Faced with those realities, these leaders have found that expanding learning time in school can mean providing new, engaging, and individualized learning experiences in a cost-effective manner – and delivering them to all students.
As we detail in our recent publication, Time Well Spent: Eight Powerful Practices of Successful, Expanded-Time Schools, having more time expands the range of what is possible within the school, but what makes these schools ultimately successful is that they seize these opportunities: They use time well.
At NCTL, we work to support schools as they create effective expanded-time models like the ones profiled in Time Well Spent and we are heartened to see the U.S. Department of Education offering states flexibility in the 21st Century Community Learning Centers program through its process of granting waivers to states from No Child Left Behind’s most onerous requirements.
Currently, states give grants to school districts or community groups to run afterschool or summer programs, usually in school buildings, but those programs must be held during times when school is not in session.
In states that apply for the new flexibility, schools would not be limited to applying for afterschool or summer programs. They could also apply to use the funding to help create high-quality expanded learning time schools. High-quality expanded-time schools offer a well-rounded education for all students including time for academics and enrichment -- often provided by community partners -- and for common planning and teacher collaboration to ensure that instructional time is used better.
Every child deserves an excellent education, including many enriching educational experiences. We cannot let the debate about which adults provide educational programming and where the funds come from hinder our ability to meet that mission. Fortunately, the 21st Century program is a competitive grant program – it should fund the best afterschool programs, the best summer programs, and the highest-quality expanded-time schools.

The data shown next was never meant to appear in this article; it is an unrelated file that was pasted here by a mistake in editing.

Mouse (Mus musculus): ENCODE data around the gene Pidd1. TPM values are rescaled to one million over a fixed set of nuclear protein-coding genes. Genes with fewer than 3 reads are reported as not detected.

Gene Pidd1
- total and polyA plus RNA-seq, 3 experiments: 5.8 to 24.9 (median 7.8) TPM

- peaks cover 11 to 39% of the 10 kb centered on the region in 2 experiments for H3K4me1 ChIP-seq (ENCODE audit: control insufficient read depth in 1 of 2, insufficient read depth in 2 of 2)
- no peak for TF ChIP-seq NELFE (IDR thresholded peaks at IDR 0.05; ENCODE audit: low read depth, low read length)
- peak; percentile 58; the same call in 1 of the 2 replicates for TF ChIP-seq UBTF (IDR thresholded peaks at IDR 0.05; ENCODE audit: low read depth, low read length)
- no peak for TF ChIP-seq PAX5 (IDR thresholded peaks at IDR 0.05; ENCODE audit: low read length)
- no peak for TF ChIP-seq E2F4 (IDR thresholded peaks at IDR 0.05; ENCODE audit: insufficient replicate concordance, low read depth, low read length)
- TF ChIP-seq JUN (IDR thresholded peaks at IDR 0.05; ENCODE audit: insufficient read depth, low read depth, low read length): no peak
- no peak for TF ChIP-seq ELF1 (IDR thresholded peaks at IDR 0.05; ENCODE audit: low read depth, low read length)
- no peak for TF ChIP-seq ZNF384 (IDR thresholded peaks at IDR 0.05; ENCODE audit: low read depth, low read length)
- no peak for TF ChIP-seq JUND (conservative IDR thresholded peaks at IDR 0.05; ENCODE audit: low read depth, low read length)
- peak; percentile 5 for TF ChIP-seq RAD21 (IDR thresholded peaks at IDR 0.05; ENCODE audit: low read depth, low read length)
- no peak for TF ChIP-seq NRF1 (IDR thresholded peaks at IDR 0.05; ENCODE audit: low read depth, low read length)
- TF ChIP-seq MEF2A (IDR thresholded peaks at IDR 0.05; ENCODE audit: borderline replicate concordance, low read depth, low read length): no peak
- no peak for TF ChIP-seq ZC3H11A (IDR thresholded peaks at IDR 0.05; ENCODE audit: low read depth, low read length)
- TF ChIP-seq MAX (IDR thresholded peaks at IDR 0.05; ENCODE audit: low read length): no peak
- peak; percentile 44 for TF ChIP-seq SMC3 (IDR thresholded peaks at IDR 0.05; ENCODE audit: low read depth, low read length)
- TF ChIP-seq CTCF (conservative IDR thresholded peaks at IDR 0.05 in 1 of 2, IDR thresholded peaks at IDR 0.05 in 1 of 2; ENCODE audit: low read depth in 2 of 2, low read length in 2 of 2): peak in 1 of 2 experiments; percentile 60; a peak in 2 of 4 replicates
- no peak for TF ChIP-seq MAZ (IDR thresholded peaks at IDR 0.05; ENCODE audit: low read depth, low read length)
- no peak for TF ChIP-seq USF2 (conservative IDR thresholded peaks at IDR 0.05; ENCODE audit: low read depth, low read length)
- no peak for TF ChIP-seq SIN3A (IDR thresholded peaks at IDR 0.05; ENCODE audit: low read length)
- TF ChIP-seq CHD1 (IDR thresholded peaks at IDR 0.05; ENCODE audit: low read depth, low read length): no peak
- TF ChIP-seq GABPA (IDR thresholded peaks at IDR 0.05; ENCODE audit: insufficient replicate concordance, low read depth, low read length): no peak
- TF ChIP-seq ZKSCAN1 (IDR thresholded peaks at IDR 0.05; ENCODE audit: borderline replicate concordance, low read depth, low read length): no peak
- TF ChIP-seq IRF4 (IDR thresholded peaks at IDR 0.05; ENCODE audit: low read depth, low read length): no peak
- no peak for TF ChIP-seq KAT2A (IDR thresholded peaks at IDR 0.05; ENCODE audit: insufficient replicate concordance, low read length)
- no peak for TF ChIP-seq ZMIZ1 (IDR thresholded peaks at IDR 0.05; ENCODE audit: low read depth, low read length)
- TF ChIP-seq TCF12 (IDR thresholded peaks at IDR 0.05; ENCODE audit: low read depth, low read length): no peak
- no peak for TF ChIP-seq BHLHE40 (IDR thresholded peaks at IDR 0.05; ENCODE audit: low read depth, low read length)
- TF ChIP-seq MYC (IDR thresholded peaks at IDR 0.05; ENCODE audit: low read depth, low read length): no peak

Here’s a response by Jodi Grant, executive director of the Afterschool Alliance , a nonprofit organization that works to ensure that all children have access to affordable, quality afterschool programs.
By Jodi Grant
An extraordinary number of people have been in touch after reading the piece I wrote in The Answer Sheet titled, Why strong afterschool matters. Clearly the conversation about creating opportunities for community partners and caring adults to provide students with more hands-on learning opportunities has touched a nerve. It’s great to have the education community, parents, business leaders and others so engaged.
History has demonstrated very clearly that schools alone cannot shoulder the burden of preparing all our students to succeed. That’s why afterschool programs are so important. They have a proven track record of leveraging the best of a community’s resources — colleges, museums, arts groups, volunteers, community- and faith-based organizations, sports leagues, health care providers, businesses and others — to offer students hands-on activities that complement, but do not replicate, the school day.